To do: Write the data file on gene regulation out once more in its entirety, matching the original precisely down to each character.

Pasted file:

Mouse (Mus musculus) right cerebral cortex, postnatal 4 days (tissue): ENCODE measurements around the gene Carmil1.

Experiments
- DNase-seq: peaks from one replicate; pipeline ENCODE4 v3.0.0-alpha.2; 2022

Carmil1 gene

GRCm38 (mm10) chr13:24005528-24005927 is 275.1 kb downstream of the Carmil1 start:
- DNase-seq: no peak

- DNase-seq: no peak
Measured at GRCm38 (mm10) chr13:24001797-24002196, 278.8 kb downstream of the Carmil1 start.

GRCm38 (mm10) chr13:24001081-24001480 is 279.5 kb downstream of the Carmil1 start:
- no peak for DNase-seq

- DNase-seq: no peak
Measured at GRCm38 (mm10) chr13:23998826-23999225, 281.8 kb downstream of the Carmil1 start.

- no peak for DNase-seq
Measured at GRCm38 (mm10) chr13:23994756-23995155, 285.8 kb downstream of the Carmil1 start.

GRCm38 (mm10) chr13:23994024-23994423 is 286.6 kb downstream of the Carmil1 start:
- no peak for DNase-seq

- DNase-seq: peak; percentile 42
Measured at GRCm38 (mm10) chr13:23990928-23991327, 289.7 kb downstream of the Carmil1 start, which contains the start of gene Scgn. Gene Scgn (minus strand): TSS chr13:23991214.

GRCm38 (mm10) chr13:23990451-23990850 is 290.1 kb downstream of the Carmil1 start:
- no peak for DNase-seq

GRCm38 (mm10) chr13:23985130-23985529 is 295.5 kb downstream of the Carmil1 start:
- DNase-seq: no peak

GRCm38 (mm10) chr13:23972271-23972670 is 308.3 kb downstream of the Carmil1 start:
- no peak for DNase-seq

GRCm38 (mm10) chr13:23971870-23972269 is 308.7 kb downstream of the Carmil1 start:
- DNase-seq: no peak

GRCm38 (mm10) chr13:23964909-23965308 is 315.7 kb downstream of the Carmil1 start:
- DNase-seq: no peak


Mouse (Mus musculus) right cerebral cortex, postnatal 4 days (tissue): ENCODE measurements around the gene Carmil1.

Experiments
- DNase-seq: peaks from one replicate; pipeline ENCODE4 v3.0.0-alpha.2; 2022

Carmil1 gene

GRCm38 (mm10) chr13:24005528-24005927 is 275.1 kb downstream of the Carmil1 start:
- DNase-seq: no peak

- DNase-seq: no peak
Measured at GRCm38 (mm10) chr13:24001797-24002196, 278.8 kb downstream of the Carmil1 start.

GRCm38 (mm10) chr13:24001081-24001480 is 279.5 kb downstream of the Carmil1 start:
- no peak for DNase-seq

- DNase-seq: no peak
Measured at GRCm38 (mm10) chr13:23998826-23999225, 281.8 kb downstream of the Carmil1 start.

- no peak for DNase-seq
Measured at GRCm38 (mm10) chr13:23994756-23995155, 285.8 kb downstream of the Carmil1 start.

GRCm38 (mm10) chr13:23994024-23994423 is 286.6 kb downstream of the Carmil1 start:
- no peak for DNase-seq

- DNase-seq: peak; percentile 42
Measured at GRCm38 (mm10) chr13:23990928-23991327, 289.7 kb downstream of the Carmil1 start, which contains the start of gene Scgn. Gene Scgn (minus strand): TSS chr13:23991214.

GRCm38 (mm10) chr13:23990451-23990850 is 290.1 kb downstream of the Carmil1 start:
- no peak for DNase-seq

GRCm38 (mm10) chr13:23985130-23985529 is 295.5 kb downstream of the Carmil1 start:
- DNase-seq: no peak

GRCm38 (mm10) chr13:23972271-23972670 is 308.3 kb downstream of the Carmil1 start:
- no peak for DNase-seq

GRCm38 (mm10) chr13:23971870-23972269 is 308.7 kb downstream of the Carmil1 start:
- DNase-seq: no peak

GRCm38 (mm10) chr13:23964909-23965308 is 315.7 kb downstream of the Carmil1 start:
- DNase-seq: no peak